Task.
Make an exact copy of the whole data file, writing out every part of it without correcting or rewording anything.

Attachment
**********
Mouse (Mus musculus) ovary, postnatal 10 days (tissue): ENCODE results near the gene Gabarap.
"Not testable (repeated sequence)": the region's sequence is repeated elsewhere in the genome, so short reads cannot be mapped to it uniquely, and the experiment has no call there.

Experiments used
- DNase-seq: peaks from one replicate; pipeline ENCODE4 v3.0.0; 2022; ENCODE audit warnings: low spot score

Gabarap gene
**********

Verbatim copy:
Mouse (Mus musculus) ovary, postnatal 10 days (tissue): ENCODE results near the gene Gabarap.
"Not testable (repeated sequence)": the region's sequence is repeated elsewhere in the genome, so short reads cannot be mapped to it uniquely, and the experiment has no call there.

Experiments used
- DNase-seq: peaks from one replicate; pipeline ENCODE4 v3.0.0; 2022; ENCODE audit warnings: low spot score

Gabarap gene